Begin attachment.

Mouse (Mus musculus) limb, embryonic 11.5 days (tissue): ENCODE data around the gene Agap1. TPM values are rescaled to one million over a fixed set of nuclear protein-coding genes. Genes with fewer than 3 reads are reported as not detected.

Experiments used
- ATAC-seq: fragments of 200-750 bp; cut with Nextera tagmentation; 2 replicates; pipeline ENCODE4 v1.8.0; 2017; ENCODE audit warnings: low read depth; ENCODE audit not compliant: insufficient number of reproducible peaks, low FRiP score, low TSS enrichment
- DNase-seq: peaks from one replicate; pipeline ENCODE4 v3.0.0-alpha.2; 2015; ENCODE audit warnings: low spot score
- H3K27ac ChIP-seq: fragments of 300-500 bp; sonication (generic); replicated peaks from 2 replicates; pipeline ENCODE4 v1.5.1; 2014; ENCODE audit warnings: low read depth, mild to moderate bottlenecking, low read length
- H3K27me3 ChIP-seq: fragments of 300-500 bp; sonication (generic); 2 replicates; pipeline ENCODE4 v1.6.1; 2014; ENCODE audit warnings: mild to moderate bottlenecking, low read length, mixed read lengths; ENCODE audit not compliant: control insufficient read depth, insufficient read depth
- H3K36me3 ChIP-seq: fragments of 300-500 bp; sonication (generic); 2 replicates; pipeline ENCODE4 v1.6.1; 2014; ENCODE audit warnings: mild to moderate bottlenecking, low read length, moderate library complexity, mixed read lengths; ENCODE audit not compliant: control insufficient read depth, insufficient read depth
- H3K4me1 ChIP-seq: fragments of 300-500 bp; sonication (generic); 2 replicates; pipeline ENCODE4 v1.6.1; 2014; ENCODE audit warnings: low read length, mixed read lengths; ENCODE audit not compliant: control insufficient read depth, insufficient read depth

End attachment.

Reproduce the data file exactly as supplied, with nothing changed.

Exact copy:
Mouse (Mus musculus) limb, embryonic 11.5 days (tissue): ENCODE data around the gene Agap1. TPM values are rescaled to one million over a fixed set of nuclear protein-coding genes. Genes with fewer than 3 reads are reported as not detected.

Experiments used
- ATAC-seq: fragments of 200-750 bp; cut with Nextera tagmentation; 2 replicates; pipeline ENCODE4 v1.8.0; 2017; ENCODE audit warnings: low read depth; ENCODE audit not compliant: insufficient number of reproducible peaks, low FRiP score, low TSS enrichment
- DNase-seq: peaks from one replicate; pipeline ENCODE4 v3.0.0-alpha.2; 2015; ENCODE audit warnings: low spot score
- H3K27ac ChIP-seq: fragments of 300-500 bp; sonication (generic); replicated peaks from 2 replicates; pipeline ENCODE4 v1.5.1; 2014; ENCODE audit warnings: low read depth, mild to moderate bottlenecking, low read length
- H3K27me3 ChIP-seq: fragments of 300-500 bp; sonication (generic); 2 replicates; pipeline ENCODE4 v1.6.1; 2014; ENCODE audit warnings: mild to moderate bottlenecking, low read length, mixed read lengths; ENCODE audit not compliant: control insufficient read depth, insufficient read depth
- H3K36me3 ChIP-seq: fragments of 300-500 bp; sonication (generic); 2 replicates; pipeline ENCODE4 v1.6.1; 2014; ENCODE audit warnings: mild to moderate bottlenecking, low read length, moderate library complexity, mixed read lengths; ENCODE audit not compliant: control insufficient read depth, insufficient read depth
- H3K4me1 ChIP-seq: fragments of 300-500 bp; sonication (generic); 2 replicates; pipeline ENCODE4 v1.6.1; 2014; ENCODE audit warnings: low read length, mixed read lengths; ENCODE audit not compliant: control insufficient read depth, insufficient read depth